7. Build soil. Creating healthy, biologically active soil is the best way to build healthy plants. Incorporating dead plant material (not diseased!) into the soil feeds micro-organisms that break it down into simple nutrients that will ultimately feed your plants. Feeding the soil results in a complex ecosystem filled with fungi, bacteria, insects, worms, and other critters that help to out-compete the ones that want to damage your plants. Compost and organic fertilizers incorporated into the soil are excellent sources of dead plant material with which to feed your soil. Mulch placed on top of the soil around your plants will also eventually break down and feed the soil.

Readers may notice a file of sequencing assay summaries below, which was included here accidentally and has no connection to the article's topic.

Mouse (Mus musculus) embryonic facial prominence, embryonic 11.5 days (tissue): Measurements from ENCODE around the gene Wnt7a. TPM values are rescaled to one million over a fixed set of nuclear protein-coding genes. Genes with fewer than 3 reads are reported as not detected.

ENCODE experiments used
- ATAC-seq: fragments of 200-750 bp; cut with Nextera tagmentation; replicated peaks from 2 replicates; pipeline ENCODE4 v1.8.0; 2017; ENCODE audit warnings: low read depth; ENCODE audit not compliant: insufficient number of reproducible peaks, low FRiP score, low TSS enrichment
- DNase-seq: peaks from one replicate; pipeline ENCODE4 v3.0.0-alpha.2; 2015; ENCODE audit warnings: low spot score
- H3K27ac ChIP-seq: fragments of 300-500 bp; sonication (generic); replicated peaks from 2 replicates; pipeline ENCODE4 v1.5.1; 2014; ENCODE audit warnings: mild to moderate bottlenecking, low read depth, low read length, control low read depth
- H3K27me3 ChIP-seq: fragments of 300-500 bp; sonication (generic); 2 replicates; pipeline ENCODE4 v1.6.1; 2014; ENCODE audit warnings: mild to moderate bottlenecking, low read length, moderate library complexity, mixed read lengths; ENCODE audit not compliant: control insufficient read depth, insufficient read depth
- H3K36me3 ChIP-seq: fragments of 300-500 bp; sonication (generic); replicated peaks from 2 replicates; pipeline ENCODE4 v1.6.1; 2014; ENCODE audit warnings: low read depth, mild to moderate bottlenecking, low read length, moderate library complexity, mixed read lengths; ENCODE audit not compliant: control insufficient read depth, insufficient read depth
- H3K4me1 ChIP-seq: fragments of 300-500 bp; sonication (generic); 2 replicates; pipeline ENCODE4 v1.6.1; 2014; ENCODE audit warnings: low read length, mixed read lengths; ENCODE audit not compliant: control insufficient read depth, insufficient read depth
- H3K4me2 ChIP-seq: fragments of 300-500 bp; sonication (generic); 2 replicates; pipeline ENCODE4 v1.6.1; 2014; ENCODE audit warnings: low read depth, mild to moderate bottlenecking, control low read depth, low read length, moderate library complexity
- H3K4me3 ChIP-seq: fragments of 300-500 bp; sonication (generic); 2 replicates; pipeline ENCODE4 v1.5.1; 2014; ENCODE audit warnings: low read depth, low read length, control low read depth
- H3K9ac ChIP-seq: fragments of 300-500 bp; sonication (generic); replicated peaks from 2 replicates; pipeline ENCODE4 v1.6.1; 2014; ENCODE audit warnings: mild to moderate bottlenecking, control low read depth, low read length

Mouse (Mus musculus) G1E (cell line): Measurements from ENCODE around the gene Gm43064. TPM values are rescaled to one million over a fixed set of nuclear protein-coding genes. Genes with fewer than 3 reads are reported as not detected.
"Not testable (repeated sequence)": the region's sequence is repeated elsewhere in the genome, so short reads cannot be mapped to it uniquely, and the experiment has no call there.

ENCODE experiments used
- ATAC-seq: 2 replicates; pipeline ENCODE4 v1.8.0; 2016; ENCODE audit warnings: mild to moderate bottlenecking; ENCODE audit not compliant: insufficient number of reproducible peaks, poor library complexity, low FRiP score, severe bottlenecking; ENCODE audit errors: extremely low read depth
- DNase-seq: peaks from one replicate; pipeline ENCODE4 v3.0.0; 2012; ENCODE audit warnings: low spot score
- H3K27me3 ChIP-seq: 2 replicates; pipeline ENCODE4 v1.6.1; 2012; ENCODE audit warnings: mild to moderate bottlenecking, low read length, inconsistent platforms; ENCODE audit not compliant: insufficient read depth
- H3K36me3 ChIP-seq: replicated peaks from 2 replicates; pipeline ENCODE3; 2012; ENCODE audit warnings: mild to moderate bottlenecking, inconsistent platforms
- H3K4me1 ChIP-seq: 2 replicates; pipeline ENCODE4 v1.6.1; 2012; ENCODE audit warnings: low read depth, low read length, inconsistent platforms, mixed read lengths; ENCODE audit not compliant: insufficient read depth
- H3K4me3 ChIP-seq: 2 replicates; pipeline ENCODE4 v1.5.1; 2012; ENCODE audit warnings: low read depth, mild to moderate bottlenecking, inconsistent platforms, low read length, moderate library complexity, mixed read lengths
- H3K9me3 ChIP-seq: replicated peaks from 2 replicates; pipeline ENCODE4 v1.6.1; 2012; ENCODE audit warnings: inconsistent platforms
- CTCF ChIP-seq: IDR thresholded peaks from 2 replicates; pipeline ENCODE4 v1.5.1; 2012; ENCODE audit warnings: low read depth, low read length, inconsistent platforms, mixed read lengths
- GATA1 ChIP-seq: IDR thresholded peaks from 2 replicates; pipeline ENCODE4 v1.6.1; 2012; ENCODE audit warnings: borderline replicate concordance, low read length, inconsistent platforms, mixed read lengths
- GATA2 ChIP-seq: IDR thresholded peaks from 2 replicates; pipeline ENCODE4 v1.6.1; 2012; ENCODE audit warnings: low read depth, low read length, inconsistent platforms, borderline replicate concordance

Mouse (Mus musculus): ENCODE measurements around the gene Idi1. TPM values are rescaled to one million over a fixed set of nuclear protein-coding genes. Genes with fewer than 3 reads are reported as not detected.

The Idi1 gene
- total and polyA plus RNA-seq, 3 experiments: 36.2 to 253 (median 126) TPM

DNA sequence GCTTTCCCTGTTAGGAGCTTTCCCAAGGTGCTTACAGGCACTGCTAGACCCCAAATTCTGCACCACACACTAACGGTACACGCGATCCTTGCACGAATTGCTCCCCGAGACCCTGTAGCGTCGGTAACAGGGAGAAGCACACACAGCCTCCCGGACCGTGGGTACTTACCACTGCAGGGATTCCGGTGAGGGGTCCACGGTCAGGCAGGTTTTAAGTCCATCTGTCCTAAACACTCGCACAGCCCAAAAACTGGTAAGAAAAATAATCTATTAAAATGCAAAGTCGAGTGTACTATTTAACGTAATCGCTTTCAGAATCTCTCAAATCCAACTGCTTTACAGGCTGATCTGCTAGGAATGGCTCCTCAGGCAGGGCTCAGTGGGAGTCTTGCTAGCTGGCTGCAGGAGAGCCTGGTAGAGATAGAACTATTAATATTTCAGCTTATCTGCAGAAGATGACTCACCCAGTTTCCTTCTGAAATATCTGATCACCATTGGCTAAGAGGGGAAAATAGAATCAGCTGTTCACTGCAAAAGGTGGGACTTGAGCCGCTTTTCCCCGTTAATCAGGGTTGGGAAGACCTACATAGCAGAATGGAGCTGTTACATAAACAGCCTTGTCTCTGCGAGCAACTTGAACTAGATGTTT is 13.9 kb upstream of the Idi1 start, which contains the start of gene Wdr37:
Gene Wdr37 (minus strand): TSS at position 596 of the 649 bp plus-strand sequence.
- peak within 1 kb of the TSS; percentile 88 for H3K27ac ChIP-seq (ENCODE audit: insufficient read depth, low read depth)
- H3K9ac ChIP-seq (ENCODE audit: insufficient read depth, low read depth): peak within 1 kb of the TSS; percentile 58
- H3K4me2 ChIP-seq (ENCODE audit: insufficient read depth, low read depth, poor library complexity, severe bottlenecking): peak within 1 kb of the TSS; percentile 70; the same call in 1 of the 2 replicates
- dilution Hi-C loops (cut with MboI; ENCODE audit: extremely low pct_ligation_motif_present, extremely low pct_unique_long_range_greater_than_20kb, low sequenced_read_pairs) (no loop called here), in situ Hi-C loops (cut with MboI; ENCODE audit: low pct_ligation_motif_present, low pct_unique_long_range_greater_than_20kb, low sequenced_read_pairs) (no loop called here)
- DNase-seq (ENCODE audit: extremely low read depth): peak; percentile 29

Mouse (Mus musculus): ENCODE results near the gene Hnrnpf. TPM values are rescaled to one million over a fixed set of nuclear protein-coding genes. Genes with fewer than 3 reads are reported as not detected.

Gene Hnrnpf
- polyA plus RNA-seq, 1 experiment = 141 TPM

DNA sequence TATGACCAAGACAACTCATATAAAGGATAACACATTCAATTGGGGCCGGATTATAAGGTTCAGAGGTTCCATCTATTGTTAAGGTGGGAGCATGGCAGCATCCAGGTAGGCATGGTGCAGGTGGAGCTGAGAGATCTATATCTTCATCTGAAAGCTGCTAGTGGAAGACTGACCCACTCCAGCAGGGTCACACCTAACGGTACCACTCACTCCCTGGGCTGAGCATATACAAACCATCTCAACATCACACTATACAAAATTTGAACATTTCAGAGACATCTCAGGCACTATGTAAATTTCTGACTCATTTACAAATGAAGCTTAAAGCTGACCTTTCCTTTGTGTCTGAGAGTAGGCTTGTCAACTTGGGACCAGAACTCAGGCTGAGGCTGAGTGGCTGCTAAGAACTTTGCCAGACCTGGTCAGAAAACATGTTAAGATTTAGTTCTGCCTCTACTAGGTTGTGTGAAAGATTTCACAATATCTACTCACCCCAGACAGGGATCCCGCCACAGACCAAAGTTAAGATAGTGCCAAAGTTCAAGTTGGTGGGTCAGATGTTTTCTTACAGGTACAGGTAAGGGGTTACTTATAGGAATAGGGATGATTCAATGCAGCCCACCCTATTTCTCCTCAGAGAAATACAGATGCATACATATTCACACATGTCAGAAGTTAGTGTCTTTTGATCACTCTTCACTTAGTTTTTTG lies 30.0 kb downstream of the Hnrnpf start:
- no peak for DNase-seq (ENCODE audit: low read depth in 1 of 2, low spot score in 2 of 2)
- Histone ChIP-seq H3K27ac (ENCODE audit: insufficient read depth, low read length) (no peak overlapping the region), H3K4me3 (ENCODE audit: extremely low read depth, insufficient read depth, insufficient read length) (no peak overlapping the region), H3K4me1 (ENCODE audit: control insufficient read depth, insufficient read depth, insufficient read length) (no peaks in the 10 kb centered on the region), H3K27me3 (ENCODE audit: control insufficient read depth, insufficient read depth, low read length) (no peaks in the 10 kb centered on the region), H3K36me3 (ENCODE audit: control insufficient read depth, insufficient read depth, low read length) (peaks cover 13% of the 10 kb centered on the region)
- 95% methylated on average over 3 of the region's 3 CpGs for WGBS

8. Polycultures. A polyculture is where you put lots of different plants into the same location. Corn, beans, and squash, for example, is a traditional polyculture developed by the Pueblo Indians of the Southwest centuries ago. The corn, beans, and squash are all planted together in the same bed. You can mix vegetables and fruits into your flower beds and vice versa. The important benefit you get is that it makes your plants harder for pestiferous insects to find. It also makes it difficult for fungal and bacterial disease to jump from plant to plant.

9. Rotation. Don’t put a plant in the same location where you grew it last year. Move your plants around from year to year to make them moving targets. It helps to avoid the build-up of soil-borne pests and diseases. There are lots of crop rotation systems and schemes, you can choose one of these or just create your own system, one that works for you. Many people find that a three-year rotation system works well.